White-collar prosecutors and defense attorneys have been keenly awaiting today’s decision in U.S. v. Ionia Management. At oral arguments last November, the court permitted amicus filer Andrew Weissmann (former head of the Enron Task Force) to make a case for limiting the criminal liability of corporations. The fact that he was given oral argument time meant that the court was at least considering the argument, hence the interest in today’s decision.
Weissman’s argument was that, although the doctrine of respondeat superior holds a corporation criminally liable for the acts of an employee, the corporation should not be liable if the employee acted contrary to the corporation’s policies.
In today’s decision, the court flatly rejected this argument. “We refuse to adopt the suggestion that the prosecution, in order to establish vicarious liability, should have to prove as a separate element in its case-in-chief that the corporation lacked effective policies and procedures to deter and detect criminal actions by its employees.”
The court went on to re-state that a corporation cannot be immunized from liability just by having a compliance program, no matter how extensive it may be. The existence of a compliance program would only be relevant to whether an employee was acting within the scope of his authority. But if employees are acting within the scope of their authority, and they break the law, then the corporation is going to be liable.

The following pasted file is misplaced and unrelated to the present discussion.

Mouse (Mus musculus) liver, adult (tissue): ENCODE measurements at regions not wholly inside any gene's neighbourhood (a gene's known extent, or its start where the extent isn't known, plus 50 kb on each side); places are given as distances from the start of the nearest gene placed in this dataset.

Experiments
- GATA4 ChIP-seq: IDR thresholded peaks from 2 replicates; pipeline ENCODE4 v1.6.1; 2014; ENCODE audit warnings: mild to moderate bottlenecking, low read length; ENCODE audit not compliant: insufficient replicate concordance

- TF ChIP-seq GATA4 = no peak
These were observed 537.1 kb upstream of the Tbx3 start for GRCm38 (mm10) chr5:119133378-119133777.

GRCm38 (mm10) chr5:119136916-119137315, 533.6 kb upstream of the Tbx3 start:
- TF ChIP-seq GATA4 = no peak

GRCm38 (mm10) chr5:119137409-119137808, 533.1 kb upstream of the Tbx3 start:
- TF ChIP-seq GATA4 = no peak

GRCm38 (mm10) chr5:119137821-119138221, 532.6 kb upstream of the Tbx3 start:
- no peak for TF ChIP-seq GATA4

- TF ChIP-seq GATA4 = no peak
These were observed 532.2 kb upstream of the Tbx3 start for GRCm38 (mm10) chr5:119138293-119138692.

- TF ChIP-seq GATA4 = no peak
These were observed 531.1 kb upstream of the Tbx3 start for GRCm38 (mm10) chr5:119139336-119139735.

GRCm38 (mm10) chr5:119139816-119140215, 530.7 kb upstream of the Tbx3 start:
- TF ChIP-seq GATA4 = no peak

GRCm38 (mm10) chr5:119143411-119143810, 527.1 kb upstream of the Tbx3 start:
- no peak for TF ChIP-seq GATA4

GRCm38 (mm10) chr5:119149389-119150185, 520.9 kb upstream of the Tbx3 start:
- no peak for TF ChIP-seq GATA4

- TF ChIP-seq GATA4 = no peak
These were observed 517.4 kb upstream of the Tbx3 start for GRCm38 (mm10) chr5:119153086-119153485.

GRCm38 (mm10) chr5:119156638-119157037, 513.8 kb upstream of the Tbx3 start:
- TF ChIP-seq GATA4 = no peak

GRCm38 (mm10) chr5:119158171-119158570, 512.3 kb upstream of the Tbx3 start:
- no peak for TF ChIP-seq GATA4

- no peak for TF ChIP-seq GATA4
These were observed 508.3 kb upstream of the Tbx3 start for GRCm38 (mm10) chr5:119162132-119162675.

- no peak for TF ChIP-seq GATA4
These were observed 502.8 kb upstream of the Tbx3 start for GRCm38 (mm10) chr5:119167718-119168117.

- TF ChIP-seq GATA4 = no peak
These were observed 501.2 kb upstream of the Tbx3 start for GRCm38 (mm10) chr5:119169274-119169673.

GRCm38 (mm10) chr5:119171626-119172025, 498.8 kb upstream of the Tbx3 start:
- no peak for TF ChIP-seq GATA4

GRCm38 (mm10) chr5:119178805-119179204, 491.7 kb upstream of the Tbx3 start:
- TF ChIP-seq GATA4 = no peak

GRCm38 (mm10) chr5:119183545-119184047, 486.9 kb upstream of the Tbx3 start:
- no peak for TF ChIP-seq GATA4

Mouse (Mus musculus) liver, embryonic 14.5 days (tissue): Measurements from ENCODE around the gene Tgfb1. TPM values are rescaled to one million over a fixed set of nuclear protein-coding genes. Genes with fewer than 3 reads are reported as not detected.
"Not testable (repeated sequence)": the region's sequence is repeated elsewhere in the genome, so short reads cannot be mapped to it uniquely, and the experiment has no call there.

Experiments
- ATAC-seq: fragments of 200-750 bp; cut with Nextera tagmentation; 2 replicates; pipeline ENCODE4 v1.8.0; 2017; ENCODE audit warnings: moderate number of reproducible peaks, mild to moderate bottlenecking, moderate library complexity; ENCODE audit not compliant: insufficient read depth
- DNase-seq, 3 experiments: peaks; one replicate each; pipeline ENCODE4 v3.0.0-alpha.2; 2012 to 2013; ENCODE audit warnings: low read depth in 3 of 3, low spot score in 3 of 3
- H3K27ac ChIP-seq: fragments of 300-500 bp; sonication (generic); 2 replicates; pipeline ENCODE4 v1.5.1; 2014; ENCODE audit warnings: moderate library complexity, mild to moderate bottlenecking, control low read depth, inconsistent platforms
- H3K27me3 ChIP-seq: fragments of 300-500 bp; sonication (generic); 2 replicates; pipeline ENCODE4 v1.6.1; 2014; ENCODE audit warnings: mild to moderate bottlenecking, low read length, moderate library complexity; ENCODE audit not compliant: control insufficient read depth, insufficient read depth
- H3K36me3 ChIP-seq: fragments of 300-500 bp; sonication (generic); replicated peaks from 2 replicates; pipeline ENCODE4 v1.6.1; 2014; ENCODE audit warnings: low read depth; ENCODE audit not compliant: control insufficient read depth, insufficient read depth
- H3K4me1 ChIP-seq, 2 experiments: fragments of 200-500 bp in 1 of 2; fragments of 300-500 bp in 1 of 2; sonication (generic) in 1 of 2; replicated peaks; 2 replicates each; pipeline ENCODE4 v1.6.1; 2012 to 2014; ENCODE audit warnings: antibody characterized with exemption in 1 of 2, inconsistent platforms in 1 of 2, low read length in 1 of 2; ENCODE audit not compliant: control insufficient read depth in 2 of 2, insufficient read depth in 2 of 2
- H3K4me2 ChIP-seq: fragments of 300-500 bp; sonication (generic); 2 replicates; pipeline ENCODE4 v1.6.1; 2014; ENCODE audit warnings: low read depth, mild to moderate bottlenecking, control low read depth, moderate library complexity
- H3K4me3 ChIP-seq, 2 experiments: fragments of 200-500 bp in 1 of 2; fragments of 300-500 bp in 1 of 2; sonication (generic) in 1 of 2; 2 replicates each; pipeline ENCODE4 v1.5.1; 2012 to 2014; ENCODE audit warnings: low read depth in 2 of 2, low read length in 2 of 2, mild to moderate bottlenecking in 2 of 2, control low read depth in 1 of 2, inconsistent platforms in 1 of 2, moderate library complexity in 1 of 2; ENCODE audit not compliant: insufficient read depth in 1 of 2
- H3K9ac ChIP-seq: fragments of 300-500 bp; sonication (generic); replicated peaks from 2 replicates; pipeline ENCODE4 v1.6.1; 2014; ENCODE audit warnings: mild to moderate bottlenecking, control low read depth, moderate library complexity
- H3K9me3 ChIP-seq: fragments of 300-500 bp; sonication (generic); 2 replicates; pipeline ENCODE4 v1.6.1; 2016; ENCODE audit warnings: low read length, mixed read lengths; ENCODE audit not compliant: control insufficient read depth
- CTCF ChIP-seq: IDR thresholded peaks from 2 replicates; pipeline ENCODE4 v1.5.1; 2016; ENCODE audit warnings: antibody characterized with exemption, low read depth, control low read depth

The court’s decision was a disappointment to many defense attorneys, who believe that the standard for criminal prosecution of corporations is too low. The ability to charge a corporation with a crime is a deadly weapon, as demonstrated by the downfall of Arthur Andersen in 2002. The ease of bringing such charges gives prosecutors a lot of leverage to demand full cooperation from the company when its employees are under investigation. The government can often stiff-arm corporations into making huge concessions, including stiff fines, to avoid prosecution.
But the decision was not exactly a surprise. During oral arguments, Judge Guido Calabresi questioned whether judges even could limit the existing scope of respondeat superior. It was an interesting academic issue, but Congress or perhaps the Supreme Court would have to deal with it.
It wouldn’t be very surprising to see this issue brought before the Supreme Court. Weissmann has been working on changing this bit of law since he left the government. At the heart of the problem, he says, is a misinterpretation of the Supreme Court case New York Central v. U.S., 212 U.S. 481 (1909). That case has been interpreted in such a way that criminal liability is easier to prove than civil liability under respondeat superior. That’s the opposite of how it usually works, of course.
Our prediction is that the Supreme Court won’t make the change, and it will be up to Congress to tighten up the doctrine. If at all. For the time being, nothing is changed.